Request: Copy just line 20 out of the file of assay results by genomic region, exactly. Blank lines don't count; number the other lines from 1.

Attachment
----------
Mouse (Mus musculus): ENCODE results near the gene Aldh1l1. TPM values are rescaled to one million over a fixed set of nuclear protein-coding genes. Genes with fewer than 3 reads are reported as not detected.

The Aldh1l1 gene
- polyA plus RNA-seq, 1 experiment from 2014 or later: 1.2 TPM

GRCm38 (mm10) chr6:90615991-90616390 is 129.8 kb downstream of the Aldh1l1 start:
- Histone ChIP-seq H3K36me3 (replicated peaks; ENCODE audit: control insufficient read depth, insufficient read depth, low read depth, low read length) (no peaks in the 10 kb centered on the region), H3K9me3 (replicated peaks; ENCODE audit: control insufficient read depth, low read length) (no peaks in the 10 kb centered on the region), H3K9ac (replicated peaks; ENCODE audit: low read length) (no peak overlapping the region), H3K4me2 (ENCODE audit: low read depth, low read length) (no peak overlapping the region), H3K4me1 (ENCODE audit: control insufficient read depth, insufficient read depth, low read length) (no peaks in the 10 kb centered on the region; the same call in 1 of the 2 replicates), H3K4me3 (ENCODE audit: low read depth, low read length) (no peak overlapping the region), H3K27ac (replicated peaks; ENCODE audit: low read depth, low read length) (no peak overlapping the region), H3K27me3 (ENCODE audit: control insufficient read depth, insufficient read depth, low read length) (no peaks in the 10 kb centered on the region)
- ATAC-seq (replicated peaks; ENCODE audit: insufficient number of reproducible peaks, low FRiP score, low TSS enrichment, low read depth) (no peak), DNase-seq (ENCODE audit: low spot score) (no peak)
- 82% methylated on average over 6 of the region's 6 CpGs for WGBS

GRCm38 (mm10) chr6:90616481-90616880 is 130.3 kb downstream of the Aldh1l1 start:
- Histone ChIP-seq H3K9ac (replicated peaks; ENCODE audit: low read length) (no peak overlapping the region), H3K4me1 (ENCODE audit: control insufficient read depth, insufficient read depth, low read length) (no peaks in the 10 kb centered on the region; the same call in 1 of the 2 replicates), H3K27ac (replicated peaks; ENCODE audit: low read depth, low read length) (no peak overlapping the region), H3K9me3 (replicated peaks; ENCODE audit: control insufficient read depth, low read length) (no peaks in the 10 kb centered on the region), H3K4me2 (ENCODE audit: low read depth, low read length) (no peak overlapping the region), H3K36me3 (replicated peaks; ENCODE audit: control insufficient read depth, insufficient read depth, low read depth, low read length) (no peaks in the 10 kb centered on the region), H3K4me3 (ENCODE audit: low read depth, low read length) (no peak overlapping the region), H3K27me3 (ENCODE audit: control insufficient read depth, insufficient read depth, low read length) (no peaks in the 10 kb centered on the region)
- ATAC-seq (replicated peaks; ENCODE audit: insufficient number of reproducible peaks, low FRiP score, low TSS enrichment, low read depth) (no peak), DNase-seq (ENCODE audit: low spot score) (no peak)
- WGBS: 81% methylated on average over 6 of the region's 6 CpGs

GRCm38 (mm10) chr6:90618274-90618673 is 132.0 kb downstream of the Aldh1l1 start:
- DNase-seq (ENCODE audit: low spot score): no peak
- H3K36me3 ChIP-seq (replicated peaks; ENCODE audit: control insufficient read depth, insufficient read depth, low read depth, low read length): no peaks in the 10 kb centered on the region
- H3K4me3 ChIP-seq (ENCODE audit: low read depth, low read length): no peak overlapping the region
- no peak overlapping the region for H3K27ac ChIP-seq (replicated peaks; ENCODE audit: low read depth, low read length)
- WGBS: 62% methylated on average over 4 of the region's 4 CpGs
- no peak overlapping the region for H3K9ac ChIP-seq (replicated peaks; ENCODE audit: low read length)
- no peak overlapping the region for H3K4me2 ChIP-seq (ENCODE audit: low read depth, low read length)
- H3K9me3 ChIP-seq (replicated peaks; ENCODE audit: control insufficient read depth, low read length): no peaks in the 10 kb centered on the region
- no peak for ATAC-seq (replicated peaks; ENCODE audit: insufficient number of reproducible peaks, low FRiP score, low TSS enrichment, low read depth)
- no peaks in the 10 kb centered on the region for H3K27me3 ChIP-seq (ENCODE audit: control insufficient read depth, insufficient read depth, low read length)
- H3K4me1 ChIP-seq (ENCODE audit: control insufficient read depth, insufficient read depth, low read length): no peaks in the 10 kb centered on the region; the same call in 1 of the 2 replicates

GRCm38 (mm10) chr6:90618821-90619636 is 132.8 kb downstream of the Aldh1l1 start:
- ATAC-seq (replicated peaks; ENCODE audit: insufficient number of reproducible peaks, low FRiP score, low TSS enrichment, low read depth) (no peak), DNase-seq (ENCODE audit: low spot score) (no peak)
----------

- H3K9me3 ChIP-seq (replicated peaks; ENCODE audit: control insufficient read depth, low read length): no peaks in the 10 kb centered on the region